—Just Listen to Me!
Ah, yes. I myself gave birth to one fully-formed Philadelphia lawyer and have been reaping the whirlwind ever since.
Look: You don’t have to explain everything. I know we all remember being aggravated by “because I’m the mom and that’s why,” and hence believe we have to make a case that will stand up to intense scrutiny for why you cannot hurl peas at your brother. But it’s just not true. Not with a 3-year-old. We found “because we want you to be safe and happy, that’s why” to work relatively well.
Three-year-olds are especially challenging because you think you’ve turned the corner on random acts of foolishness, only to realize the foolishness remains BUT now they can talk back to you about it.
Consequences, babe. Pick up the kid, drag her back inside, and tell her she doesn’t get to go outside for the rest of the day because she didn’t listen to you. Don’t get sucked into hostage negotiations. Take away the toy she’s throwing a fit about. If she acts a dangerous fool, she has to re-earn your trust before she can do the preferred activity again. You can call it consequences or you can call it punishment, but no one gets through these years without it.
I, too, wish your daughter to reach the age of 4! I think we’re all on the same page here. I think often of the episode of Star Trek: The Next Generation in which Deanna Troi keeps flunking the command simulation until she realizes her first duty is “to the ship.” Your child’s life is the ship. She will not be harmed if you lose your mind yelling at her in an objectively dangerous situation. You need to earn your command status. She will still be the same spunky, independent-minded person as an adult, just … alive.
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Dear Care and Feeding,
I just want to pop in as a childless 33-year-old woman. My upbringing was complicated, at best. To be honest, I wish that my parents cared enough about me to write into an advice column. As a person who wants children but never felt wanted as a child, it’s strangely and significantly comforting to read this column; to read how parents, many of them my peers, are managing and struggling and so many other things during this time, even if I can’t really relate.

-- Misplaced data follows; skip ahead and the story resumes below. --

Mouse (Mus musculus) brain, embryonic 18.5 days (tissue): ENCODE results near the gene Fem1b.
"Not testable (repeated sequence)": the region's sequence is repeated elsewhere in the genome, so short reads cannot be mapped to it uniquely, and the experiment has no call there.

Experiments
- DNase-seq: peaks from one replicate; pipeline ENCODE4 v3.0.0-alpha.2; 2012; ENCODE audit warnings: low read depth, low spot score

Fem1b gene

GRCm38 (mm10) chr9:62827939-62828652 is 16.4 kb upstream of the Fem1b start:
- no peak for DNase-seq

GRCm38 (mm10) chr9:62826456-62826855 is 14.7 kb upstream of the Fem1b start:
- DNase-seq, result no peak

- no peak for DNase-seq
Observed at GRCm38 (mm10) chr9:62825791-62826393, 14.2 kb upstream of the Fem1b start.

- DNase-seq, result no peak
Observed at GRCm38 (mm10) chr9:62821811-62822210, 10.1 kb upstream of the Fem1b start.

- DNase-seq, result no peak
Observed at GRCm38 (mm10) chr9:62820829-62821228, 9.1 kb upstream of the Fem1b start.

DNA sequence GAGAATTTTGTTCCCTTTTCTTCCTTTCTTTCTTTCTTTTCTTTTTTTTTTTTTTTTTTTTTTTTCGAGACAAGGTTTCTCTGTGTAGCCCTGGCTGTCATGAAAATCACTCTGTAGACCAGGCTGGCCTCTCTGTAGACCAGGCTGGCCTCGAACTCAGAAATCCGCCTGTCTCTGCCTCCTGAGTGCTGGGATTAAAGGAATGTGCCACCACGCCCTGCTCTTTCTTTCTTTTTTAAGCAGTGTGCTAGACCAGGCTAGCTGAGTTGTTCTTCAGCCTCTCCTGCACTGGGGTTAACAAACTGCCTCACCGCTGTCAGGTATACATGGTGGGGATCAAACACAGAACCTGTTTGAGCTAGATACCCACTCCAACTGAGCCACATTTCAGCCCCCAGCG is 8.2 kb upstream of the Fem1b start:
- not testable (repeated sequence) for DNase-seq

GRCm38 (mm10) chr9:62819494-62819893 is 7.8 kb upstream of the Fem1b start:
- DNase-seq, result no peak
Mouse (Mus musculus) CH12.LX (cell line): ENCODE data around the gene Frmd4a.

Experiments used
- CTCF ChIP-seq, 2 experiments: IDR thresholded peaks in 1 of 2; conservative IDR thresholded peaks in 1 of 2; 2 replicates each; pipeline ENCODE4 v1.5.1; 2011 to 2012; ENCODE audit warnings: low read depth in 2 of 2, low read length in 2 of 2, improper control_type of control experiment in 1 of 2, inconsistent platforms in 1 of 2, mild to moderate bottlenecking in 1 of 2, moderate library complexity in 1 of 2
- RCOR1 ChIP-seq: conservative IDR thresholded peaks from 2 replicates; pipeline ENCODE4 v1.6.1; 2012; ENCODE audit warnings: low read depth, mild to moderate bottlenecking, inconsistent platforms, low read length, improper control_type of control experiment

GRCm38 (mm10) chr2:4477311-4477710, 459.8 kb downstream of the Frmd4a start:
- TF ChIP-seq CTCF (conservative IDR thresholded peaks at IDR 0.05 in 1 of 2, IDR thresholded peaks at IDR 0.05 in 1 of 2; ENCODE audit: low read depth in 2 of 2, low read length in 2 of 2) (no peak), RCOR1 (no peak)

I don’t know what it’s like to suddenly have to home-school a kid, but I do know what it’s like to be a kid suddenly home-schooled for unknown reasons. I guess I just want the readers and writers of this column to know that you’re doing just fine, at worst. Probably much better than just fine. I admire you and hope you and yours are getting the support they need.
—Erin in Philly
Thank you so much for this. It’s a much-appreciated dose of perspective. I wish I had a time machine so your upbringing could have been less complicated, but it’s always good to be reminded that your best is usually pretty good, that children are resilient, and that all things will pass.
Is It Safe to Add Other Families to Your Quarantine Bubble?
Dan Kois, Jamilah Lemieux, and Elizabeth Newcamp host this week’s episode of Slate’s parenting podcast, Mom and Dad Are Fighting.
Dear Care and Feeding,
I have two bright, energetic, and engaged kids. My daughter, A, is 3 and is generally easygoing, takes well to instruction, and is happy to play solo or amicably with her brother. My son, P, is 5 and is more mercurial. He can be very sweet, especially with his father and other caretakers, but has a stubborn, aggressive streak that has me at my wits’ end.
We have three main problems right now. First is that for meals, if he doesn’t get exactly what he wants, he just won’t eat, and we spend mealtimes fighting. How do I avoid rewarding his dinnertime holdout with sweets (his preferred supper, of course) or sending him to bed hungry?
That brings us to problem two: P will decide he’s the one who can make the rules and incidentally, the rules always favor him. In a bath with A, he will decide that the person in the front of the tub gets the toys, but when A moves to the front, the rules shift so that the person in the back gets the toys. He dictates how his sister should use Legos. This means that basically all activities the kids do together, even unstructured play, have to be directly supervised as A will either quietly be bullied into giving up what she wants or there will be a fight ending in P’s timeout.